Birth Certificate Requirement Abolished for Descendants of Italians Seeking Citizenship

Authorities in Italy have simplified the rules for acquiring citizenship, abolishing the requirement to obtain a birth certificate for descendants of Italians.

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The new changes make it easier for descendants who do not hold all the needed documents to acquire citizenship in this EU country, Schengen.News reports.

The decision has been made in a recent court ruling, during which the Italian Court of Cassation confirmed that such a requirement is no longer needed.

The ruling 14,194 was passed in Italy, on May 22, thus bringing new opportunities for those who cannot access the birth certificate of their Italian ancestor.

The recent changes are expected to benefit mainly descendants who have other documents that cannot prove their lineage, such as marriage certificates, death certificates as well as sworn testimony. The changes come from a lawsuit filed by a descendant of a 19th-century Italian immigrant.

The person was ineligible to acquire citizenship in Italy due to lacking a birth certificate for his ancestor who emigrated to Brazil in 1895.

The applicant then presented other documents proving the parentage, leading the Supreme Court to reconsider the requirements.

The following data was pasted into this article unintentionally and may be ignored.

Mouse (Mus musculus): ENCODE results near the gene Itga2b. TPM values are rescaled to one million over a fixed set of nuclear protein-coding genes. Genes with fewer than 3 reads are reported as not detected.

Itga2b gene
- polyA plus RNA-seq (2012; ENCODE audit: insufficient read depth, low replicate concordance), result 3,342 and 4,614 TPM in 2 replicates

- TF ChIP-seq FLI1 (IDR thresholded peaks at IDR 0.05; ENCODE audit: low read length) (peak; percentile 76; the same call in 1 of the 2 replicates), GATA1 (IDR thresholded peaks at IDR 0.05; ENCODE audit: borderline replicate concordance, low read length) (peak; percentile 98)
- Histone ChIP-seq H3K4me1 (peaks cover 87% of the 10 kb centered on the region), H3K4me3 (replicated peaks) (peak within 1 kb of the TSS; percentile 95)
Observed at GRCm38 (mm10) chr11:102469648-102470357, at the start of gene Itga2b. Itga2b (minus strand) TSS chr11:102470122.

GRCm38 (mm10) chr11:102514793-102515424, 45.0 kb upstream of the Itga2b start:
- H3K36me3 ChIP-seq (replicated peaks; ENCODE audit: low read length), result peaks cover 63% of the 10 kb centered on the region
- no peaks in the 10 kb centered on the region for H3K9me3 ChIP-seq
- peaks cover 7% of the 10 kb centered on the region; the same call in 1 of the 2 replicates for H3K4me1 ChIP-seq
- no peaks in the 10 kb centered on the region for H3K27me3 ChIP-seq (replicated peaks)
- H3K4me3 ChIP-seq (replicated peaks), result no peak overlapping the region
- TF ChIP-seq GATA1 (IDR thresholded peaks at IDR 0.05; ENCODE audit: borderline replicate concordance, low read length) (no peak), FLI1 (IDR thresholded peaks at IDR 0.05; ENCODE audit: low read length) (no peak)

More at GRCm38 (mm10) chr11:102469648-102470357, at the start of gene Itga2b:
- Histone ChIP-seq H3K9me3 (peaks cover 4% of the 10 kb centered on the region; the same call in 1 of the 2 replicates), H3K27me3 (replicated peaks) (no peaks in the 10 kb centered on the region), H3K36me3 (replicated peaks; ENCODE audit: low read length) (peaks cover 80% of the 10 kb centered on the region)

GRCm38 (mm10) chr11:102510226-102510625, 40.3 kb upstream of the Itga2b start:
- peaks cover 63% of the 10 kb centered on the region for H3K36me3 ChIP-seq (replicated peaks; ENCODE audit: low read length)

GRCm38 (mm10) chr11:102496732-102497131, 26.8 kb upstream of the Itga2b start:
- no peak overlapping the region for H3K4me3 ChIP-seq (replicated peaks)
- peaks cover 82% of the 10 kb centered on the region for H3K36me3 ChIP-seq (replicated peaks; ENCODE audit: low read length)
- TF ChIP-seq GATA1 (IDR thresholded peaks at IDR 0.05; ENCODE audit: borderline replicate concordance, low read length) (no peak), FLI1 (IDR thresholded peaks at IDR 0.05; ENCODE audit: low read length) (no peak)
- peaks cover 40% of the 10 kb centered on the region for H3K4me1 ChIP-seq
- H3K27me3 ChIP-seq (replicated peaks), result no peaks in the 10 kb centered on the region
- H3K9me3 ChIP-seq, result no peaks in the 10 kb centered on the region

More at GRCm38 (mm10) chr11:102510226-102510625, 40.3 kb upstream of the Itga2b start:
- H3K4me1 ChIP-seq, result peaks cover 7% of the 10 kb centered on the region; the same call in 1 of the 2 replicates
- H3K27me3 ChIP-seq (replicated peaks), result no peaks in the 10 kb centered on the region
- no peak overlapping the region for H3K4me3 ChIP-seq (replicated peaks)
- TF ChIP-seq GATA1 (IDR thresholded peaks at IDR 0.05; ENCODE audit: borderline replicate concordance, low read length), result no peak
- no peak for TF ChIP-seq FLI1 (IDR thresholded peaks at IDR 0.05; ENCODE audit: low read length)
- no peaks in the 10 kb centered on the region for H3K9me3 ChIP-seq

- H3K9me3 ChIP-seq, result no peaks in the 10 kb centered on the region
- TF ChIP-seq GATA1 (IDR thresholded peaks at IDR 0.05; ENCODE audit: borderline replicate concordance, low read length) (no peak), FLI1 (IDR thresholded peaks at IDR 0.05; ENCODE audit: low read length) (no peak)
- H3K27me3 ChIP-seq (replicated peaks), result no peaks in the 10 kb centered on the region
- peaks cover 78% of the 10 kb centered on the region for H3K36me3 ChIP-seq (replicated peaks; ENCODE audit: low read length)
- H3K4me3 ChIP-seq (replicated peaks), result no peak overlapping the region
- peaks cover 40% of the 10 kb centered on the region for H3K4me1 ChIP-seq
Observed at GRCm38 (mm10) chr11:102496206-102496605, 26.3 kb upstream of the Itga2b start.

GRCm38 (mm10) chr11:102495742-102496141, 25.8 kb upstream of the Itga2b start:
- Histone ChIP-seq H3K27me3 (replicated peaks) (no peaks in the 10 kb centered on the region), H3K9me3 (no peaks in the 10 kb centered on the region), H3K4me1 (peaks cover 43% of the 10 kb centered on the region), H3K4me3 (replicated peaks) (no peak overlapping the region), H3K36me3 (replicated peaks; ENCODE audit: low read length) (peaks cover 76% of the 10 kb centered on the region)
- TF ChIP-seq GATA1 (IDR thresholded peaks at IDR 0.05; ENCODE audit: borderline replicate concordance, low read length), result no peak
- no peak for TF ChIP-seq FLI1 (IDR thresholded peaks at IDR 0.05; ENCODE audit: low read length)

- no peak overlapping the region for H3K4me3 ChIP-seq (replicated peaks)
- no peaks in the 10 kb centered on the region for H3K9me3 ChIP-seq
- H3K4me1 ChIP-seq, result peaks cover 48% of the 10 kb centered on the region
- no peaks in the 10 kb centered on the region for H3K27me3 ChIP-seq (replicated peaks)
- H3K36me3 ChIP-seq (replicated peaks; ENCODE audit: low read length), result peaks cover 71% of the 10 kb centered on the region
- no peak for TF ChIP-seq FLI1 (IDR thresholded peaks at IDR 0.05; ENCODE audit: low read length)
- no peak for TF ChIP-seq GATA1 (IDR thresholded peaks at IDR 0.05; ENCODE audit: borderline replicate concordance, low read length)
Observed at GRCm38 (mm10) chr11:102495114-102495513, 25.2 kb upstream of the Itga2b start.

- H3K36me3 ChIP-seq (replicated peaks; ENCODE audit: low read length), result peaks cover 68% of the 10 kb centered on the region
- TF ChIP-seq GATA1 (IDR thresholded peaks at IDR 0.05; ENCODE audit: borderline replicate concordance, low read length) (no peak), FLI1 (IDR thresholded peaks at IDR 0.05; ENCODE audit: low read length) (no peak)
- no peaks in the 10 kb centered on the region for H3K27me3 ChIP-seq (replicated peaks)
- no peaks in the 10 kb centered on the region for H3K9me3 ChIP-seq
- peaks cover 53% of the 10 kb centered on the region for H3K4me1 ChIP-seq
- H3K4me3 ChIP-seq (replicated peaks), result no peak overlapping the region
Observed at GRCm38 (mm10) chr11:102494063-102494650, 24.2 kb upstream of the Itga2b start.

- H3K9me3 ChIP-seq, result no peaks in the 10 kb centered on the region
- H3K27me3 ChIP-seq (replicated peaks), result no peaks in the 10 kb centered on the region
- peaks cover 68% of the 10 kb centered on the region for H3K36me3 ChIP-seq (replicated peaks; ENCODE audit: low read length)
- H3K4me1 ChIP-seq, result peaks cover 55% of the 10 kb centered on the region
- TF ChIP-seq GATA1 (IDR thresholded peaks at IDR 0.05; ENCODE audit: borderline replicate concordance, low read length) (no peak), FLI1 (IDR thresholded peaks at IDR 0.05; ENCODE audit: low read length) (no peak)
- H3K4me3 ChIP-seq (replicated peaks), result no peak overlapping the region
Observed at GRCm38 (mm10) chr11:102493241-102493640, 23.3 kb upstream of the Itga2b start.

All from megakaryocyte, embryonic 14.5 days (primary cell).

Based on the new rules, in addition to the birth certificate, other documents are now accepted, including the following ones, according to Aire Digital:

  • Baptismal certificates: Provided by religious institutions.
  • Marriage records: Proving the union of ancestors.
  • Death certificates: To establish the line of descent.
  • Sworn testimony: Provided by people who can attest to the family relationship.

Italy Introduced New Draft to Reform Citizenship Law

In 2022, the Constitutional Affairs Committee of the Chamber of Deputies in Italy adopted a draft outlining a model for the granting of Italian citizenship for those who attended school in the country.

Earlier this year, the mayor of Italy’s Rimini municipality, Jamil Sadegholvaad, proposed granting citizenship to children of third-country nationals who have completed at least one school cycle in Italy.

The country must also do this [integration] through the Ius Scholae, recognizing Italian citizenship to children of non-EU parents who have attended at least one school cycle in Italy.

Mayor of Rimini, Jamil Sadegholvaad

Earlier this year, a report from Istat report “Children and Youths 2023” revealed that young Italians are more in favour of granting automatic Italian citizenship to migrant children who have been born in the country than their foreign peers.

The same noted that about 58.5 per cent of young Italians between ages 11 to 19 support the right for migrant children who were born in Italy to acquire Italian citizenship automatically.